By Chris Edwards
With the World Health Organization proclaiming it a pandemic and President Donald Trump declaring a national state of emergency, the worries continue to grow over the novel coronavirus (COVID-19.)
On Monday, Tyler County Judge Jacques Blanchette issued an emergency order for all events with greater than 50 people, sponsored or permitted by the county, to cease immediately for a duration of 30 days, and “may be extended as needed.”
The order also states that nursing homes and senior living centers should limit visitation within their facilities.
One area where the coronavirus impact has hit hard, nationwide, has been with the cancellation and/or postponement of festivals. Both the Houston Livestock Show and Rodeo and Austin’s South by Southwest have been cancelled. The upcoming Dogwood Festival, which was set to begin this weekend with the Festival of the Arts at Heritage Village, followed by Western Weekend and Queen’s Weekend, for the two succeeding weekends, was postponed by the festival’s operating directors, who met on Monday to make the decision.
Although the directors have stressed that the festival is being postponed, with dates to be made public later, this is only the second time in the festival’s 77-year history that a rescheduling or cancellation has been made. It was cancelled from 1942 through 45 due to American involvement in World War II.
Blanchette, who recently hosted a workshop on the virus, along with Emergency Management Coordinator Ken Jobe, said the county is receiving updates on a daily basis from Austin on the matter.
There are no reported cases of the coronavirus in Tyler County. At this time, according to figures from the Centers for Disease Control and Prevention, there have been 69 reported cases in Texas and 4,490 confirmed cases, nationwide. There have been 87 deaths reported across the country.
Last week Governor Greg Abbott held a press conference to update the public on the status of the virus and what the state is doing to protect the health of the public.
Abbott declared a State of Disaster in all of Texas’s 254 counties and said that “no matter how this situation unfolds, Texas will be ready.”
Abbott said that various state agencies are working hand-in-hand to monitor the situation, and that Texas Public Health Labs now have the capacity to test more than 270 people per day.
At the municipal level, Woodville, Chester and Colmesneil mayors Paula Jones, Floyd Petri and Don Baird, respectively, issued emergency orders for their respective cities. The order issued by Jones follows closely with the county’s order, and Petri’s refers to the state and county efforts to contain the virus, and states penalties for those who violate the declaration in Chester.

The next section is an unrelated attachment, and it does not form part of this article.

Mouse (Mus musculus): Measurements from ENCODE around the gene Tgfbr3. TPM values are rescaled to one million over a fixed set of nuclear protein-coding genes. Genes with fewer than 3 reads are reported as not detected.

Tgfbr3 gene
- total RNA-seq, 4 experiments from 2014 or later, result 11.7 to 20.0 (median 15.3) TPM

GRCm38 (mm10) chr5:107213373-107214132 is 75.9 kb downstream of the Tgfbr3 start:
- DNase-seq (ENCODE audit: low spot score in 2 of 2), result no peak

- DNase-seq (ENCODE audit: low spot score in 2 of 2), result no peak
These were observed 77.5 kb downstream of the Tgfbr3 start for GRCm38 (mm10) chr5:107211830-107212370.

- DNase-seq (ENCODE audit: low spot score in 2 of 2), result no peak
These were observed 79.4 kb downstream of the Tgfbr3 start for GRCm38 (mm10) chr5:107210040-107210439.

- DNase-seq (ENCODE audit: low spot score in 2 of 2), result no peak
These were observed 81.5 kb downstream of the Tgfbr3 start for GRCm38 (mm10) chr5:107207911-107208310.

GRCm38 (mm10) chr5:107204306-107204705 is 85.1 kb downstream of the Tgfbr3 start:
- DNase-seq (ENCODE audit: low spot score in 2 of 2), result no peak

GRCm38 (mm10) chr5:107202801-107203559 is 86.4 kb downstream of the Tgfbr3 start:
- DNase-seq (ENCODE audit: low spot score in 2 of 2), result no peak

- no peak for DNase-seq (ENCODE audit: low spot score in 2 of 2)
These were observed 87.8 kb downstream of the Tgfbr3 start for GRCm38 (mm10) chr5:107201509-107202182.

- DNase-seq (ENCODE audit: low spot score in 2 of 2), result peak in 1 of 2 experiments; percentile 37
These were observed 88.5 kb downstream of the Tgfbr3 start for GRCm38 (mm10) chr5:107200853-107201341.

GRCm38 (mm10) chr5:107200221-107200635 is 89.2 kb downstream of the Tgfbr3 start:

As of Monday, all school districts in the county announced class cancellations. A statement from Woodville ISD notes a judicial decree allowing it to “put a flexible education program in place to be used from home.” Colmesneil ISD reported that it would re-evaluate its situation on April 3, and Spurger ISD made a statement that it would put a flexible schedule in place on Monday, March 23, which would operate until April 3.
Last week, Texas Education Agency commissioner Mike Morath held a conference call with superintendents across the state to address the matter. Morath recommended a decision-making model provided by the CDC, which suggests that any events including 50 or more people be cancelled or postponed.
In a letter from WISD Superintendent Lisa Meysembourg, it is noted that all non-essential travel and field trips have also been cancelled until further notice, and all extra-curricular activities under the University Interscholastic League guidance are suspended for at least two weeks, beginning Monday.
Morath told educators and lawmakers to be prepared for possible long-term school district closures, potentially through the end of the academic term where incidents of the virus have been confirmed.
In another statement from TEA, made public on Monday, the agency stated that the STAAR testing requirements have been waived after an announcement from Abbott, who also said he would ask the federal government to waive federal standardized testing requirements for this school year.
The Texas Department of Criminal Justice has suspended all volunteer visitation to its facilities, according to TDCJ official Rene Hinojosa, who issued a memo last Thursday.
At the Tyler County Jail, Sheriff Bryan Weatherford issued a statement on Saturday suspending visitation until further notice. “Visitation will resume once the suspension is terminated by the Governor’s office or the statewide disaster declaration is lifted,” Weatherford said. Attorneys, as well as probation and parole officers will still be allowed in the jail to see their clients but will be screened before entering.
Weatherford said that during the weekend, an individual made a false report on social media that they tested positive for COVID-19 at Tyler County Hospital, an incident he said was “promptly investigated by the Tyler County Sheriff’s Office and delivered to the District Attorney’s office,” resulting in a Class A Misdemeanor charge of filing a False Alarm/False Report.
Although the above information is current at press time, with regard to closures, please keep abreast of any new developments via the Booster Facebook page and the Tyler County Emergency Management Facebook page.